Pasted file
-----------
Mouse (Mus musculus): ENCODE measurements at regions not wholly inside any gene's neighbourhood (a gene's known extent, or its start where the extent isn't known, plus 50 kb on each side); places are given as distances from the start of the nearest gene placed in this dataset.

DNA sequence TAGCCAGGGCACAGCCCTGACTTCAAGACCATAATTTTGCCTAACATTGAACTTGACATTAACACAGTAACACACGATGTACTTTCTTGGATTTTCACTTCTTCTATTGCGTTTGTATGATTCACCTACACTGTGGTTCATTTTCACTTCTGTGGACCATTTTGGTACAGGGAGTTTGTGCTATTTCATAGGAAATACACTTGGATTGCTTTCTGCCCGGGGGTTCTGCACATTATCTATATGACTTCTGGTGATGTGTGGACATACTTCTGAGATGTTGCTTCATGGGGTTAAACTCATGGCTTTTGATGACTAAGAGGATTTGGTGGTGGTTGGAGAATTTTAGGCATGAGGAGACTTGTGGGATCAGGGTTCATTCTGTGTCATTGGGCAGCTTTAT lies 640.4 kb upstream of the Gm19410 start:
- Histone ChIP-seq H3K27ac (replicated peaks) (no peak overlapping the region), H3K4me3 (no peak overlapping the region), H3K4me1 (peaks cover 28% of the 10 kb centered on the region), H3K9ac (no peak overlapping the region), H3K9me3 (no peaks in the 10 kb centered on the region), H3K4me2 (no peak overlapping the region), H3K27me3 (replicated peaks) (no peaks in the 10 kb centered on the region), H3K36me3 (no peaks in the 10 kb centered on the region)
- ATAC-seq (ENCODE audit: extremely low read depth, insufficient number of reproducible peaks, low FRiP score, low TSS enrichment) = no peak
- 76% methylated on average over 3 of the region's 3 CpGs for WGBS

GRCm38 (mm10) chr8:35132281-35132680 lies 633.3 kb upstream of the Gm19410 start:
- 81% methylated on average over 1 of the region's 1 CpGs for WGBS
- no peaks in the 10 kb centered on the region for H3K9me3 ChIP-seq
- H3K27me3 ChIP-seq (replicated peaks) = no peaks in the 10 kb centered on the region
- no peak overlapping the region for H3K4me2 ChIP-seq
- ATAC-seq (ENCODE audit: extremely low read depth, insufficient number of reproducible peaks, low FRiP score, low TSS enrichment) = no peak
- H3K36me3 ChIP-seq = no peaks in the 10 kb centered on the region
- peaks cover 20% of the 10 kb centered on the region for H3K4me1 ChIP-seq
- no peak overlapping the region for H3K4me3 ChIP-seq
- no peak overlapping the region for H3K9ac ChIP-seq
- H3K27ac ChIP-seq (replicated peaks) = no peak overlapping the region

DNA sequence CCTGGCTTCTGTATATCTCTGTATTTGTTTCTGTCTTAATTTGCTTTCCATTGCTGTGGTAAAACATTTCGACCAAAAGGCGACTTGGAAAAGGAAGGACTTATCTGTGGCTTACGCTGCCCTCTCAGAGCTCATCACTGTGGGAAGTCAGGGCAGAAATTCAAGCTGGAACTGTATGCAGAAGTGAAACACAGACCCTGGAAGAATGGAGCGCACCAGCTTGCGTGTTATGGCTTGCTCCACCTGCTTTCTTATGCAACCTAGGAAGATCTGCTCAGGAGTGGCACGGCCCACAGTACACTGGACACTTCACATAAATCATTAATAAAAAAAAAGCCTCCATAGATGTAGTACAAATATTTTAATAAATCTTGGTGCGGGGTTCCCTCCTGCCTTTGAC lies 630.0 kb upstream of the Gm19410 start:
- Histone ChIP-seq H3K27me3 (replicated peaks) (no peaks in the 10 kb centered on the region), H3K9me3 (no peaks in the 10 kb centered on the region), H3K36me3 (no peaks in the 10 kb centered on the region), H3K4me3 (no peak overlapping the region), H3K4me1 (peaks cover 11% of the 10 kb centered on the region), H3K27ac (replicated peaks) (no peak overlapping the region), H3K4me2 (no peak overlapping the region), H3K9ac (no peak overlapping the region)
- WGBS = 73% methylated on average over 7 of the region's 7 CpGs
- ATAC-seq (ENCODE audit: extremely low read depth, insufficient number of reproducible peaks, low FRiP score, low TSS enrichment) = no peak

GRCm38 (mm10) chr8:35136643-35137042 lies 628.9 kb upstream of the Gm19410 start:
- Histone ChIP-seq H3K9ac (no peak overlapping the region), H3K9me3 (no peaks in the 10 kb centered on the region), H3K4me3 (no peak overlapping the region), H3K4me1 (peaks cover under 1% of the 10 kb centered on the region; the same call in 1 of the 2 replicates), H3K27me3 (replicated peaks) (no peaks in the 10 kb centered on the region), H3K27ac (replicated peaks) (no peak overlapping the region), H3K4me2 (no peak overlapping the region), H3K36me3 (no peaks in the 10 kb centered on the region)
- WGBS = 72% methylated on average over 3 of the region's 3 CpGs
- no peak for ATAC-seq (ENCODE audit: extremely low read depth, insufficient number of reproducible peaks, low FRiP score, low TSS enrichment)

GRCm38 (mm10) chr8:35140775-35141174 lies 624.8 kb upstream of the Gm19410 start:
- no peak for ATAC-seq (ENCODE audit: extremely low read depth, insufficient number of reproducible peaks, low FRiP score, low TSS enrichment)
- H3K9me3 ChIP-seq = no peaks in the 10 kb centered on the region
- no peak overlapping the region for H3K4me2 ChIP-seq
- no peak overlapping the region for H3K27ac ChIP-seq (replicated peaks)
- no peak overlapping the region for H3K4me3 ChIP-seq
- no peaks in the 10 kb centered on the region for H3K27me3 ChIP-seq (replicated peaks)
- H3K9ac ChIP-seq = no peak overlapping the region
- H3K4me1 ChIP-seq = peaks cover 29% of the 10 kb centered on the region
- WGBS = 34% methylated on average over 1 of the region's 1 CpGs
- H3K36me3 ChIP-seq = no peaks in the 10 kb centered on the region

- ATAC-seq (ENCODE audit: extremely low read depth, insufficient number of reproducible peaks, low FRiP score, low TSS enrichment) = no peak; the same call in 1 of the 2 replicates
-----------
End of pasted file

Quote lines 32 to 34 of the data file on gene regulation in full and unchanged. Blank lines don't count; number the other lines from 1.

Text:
- H3K9ac ChIP-seq = no peak overlapping the region
- H3K4me1 ChIP-seq = peaks cover 29% of the 10 kb centered on the region
- WGBS = 34% methylated on average over 1 of the region's 1 CpGs